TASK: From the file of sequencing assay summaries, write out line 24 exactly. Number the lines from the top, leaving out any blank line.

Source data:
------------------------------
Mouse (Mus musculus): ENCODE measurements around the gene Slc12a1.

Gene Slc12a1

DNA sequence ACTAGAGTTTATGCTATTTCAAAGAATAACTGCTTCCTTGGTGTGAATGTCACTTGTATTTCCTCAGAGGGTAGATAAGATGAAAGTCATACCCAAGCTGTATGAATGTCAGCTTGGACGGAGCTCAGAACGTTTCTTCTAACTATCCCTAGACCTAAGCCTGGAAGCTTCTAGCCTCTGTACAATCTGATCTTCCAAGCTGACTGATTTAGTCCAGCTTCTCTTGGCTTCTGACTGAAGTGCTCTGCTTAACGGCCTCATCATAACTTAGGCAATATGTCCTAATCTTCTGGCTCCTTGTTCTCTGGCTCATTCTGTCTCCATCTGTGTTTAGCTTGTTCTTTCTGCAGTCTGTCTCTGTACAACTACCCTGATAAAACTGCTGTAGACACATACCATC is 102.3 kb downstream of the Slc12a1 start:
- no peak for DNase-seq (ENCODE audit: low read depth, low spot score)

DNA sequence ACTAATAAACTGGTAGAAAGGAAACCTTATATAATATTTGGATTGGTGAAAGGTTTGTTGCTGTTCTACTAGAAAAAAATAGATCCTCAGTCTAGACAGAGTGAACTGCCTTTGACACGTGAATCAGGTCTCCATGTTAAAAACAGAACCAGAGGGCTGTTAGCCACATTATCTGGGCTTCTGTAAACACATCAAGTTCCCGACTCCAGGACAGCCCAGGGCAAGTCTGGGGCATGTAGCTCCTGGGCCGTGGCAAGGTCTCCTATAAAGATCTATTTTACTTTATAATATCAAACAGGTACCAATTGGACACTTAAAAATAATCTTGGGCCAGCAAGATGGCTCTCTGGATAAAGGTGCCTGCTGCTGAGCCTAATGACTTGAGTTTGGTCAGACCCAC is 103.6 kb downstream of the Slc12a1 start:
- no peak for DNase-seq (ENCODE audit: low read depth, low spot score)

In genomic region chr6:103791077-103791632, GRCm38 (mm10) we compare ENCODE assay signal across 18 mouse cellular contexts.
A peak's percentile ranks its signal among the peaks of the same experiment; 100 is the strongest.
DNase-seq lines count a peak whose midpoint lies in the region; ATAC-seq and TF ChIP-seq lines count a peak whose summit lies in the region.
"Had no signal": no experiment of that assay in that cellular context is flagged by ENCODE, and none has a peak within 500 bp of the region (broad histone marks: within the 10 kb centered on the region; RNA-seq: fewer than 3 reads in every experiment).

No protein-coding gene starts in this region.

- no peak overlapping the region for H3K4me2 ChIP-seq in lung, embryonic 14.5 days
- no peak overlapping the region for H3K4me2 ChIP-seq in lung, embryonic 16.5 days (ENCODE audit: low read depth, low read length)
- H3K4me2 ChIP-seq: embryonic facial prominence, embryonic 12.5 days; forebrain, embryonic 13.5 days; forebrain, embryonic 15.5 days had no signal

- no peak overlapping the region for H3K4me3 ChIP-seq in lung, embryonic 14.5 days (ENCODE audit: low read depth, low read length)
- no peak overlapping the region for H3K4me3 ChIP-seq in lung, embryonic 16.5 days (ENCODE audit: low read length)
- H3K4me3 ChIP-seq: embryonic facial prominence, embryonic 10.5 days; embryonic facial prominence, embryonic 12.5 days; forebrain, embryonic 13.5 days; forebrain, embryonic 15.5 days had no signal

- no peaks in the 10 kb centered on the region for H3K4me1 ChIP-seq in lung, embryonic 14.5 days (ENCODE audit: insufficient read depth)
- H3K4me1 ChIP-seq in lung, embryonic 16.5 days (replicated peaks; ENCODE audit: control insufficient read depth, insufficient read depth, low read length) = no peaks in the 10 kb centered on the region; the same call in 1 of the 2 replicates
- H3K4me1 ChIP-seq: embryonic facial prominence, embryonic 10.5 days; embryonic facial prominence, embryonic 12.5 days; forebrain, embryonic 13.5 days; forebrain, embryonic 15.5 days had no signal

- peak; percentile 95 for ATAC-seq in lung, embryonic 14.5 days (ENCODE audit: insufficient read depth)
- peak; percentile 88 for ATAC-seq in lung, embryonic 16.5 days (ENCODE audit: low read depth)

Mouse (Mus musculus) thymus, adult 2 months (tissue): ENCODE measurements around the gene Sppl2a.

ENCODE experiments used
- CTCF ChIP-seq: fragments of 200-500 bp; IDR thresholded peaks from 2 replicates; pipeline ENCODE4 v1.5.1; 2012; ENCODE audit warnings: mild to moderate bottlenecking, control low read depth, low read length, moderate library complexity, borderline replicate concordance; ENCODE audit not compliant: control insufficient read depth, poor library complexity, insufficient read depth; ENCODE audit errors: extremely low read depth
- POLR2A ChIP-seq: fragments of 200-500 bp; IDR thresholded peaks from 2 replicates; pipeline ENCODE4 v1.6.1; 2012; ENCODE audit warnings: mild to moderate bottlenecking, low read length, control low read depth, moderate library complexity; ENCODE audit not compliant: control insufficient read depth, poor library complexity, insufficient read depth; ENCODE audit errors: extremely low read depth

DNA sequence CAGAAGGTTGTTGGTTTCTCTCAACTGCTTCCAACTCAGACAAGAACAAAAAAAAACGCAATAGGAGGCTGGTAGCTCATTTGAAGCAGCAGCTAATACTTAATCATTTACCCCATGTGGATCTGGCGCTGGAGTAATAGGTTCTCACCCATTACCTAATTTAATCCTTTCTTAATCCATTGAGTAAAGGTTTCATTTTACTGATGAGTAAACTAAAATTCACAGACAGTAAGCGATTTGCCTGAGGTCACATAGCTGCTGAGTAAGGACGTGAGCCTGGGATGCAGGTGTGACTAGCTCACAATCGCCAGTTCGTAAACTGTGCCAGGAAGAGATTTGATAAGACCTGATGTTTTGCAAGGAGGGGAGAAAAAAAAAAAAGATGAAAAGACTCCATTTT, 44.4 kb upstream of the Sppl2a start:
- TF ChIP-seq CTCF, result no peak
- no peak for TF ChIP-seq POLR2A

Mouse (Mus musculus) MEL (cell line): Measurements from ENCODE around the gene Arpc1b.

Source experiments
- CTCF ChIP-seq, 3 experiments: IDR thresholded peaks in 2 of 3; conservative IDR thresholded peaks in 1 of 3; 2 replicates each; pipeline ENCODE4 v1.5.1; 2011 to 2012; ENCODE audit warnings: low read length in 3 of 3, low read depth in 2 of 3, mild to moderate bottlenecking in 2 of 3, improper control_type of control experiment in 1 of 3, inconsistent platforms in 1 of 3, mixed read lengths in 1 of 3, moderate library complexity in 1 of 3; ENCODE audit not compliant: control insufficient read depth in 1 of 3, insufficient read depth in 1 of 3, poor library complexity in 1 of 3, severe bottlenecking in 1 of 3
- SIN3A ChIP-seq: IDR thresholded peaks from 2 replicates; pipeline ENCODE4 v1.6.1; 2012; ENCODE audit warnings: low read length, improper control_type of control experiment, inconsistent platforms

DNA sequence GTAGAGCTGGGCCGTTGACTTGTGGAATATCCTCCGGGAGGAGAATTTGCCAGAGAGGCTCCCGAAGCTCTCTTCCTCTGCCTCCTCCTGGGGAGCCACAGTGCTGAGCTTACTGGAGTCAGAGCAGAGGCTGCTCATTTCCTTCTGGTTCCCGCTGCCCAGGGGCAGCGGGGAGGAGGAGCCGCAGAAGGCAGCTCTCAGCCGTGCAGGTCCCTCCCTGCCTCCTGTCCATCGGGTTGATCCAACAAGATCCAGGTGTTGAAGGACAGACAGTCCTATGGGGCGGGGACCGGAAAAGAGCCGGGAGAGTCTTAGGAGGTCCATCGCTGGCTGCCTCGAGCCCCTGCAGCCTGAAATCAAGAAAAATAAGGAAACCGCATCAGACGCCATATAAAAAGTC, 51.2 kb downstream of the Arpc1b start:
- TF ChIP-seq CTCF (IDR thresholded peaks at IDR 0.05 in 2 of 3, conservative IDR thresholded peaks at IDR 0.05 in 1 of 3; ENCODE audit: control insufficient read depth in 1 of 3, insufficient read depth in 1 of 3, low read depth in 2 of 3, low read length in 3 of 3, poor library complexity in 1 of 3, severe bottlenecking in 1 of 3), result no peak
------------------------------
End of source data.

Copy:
ENCODE experiments used